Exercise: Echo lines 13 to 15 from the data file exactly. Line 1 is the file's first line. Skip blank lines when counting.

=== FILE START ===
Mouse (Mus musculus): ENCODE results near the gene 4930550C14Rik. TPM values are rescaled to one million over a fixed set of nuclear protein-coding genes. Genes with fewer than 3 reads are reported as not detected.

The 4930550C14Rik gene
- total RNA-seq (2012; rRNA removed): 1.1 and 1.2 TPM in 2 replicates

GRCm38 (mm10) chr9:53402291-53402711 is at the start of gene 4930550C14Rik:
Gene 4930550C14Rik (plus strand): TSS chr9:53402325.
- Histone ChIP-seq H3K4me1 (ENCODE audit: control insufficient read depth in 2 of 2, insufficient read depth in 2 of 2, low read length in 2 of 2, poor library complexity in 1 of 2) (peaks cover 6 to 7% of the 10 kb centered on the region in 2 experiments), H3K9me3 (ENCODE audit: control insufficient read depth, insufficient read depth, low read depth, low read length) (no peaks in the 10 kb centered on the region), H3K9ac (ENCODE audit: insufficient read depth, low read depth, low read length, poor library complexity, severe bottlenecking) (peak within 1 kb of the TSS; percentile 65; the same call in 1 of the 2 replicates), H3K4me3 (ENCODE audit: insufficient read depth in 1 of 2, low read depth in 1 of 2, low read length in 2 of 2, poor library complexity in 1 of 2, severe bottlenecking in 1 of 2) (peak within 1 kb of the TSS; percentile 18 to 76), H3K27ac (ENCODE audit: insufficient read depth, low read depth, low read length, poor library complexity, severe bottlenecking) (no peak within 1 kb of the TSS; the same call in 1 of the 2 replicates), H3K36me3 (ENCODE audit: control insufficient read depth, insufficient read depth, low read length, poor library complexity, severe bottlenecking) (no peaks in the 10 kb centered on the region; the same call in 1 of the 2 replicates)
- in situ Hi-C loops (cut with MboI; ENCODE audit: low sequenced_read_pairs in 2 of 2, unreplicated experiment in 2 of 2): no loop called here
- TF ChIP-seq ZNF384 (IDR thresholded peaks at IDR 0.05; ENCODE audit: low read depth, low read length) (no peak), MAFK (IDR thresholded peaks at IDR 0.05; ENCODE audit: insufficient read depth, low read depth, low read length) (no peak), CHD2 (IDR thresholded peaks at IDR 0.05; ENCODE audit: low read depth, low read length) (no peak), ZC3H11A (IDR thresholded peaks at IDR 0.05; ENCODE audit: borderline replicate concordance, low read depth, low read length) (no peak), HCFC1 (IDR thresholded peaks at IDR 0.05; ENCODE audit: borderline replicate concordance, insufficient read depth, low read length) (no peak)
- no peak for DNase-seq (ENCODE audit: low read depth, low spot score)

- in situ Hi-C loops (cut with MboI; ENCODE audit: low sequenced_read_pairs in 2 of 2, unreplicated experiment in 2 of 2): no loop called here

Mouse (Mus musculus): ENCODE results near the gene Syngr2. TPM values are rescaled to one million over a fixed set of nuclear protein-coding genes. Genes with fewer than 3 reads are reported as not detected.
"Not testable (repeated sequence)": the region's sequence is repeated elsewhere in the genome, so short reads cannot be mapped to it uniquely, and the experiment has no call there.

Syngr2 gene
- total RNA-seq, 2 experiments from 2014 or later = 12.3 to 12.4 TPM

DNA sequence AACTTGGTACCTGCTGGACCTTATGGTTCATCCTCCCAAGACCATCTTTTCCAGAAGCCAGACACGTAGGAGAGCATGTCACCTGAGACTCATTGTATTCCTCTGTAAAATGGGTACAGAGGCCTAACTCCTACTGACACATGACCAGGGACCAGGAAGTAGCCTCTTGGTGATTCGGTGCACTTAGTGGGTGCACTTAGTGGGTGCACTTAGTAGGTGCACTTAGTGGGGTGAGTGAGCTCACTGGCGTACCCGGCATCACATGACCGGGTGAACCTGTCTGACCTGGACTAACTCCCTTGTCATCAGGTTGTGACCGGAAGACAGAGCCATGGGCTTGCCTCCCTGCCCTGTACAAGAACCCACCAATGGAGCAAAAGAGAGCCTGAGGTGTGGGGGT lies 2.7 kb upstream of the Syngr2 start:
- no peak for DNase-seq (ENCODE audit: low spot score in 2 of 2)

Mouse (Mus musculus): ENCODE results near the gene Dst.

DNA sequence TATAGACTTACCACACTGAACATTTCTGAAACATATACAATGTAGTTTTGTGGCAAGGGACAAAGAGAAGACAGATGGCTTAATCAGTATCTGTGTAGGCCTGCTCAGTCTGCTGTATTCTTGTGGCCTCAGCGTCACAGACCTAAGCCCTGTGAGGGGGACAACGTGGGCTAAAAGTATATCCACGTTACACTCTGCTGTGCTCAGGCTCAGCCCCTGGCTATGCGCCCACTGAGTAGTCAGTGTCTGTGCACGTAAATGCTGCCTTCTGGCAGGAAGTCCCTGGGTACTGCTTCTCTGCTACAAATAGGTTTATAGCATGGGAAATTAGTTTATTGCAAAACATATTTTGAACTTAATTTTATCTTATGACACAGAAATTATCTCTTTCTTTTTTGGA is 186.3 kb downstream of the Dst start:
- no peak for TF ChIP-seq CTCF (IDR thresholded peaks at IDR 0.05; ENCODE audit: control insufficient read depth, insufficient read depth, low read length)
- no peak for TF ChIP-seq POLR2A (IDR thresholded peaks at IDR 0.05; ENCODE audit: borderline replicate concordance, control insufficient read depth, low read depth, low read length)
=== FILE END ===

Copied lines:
Syngr2 gene
- total RNA-seq, 2 experiments from 2014 or later = 12.3 to 12.4 TPM

DNA sequence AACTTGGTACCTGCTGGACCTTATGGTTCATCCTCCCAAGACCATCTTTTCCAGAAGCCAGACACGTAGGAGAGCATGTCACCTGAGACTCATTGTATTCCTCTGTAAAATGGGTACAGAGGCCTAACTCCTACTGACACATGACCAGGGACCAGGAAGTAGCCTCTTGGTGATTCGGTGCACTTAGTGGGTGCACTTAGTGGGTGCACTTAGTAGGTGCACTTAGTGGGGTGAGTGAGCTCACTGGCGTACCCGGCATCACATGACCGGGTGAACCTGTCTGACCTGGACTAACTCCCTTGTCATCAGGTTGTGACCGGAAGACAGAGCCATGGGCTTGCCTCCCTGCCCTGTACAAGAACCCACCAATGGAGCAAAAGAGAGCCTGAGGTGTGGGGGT lies 2.7 kb upstream of the Syngr2 start: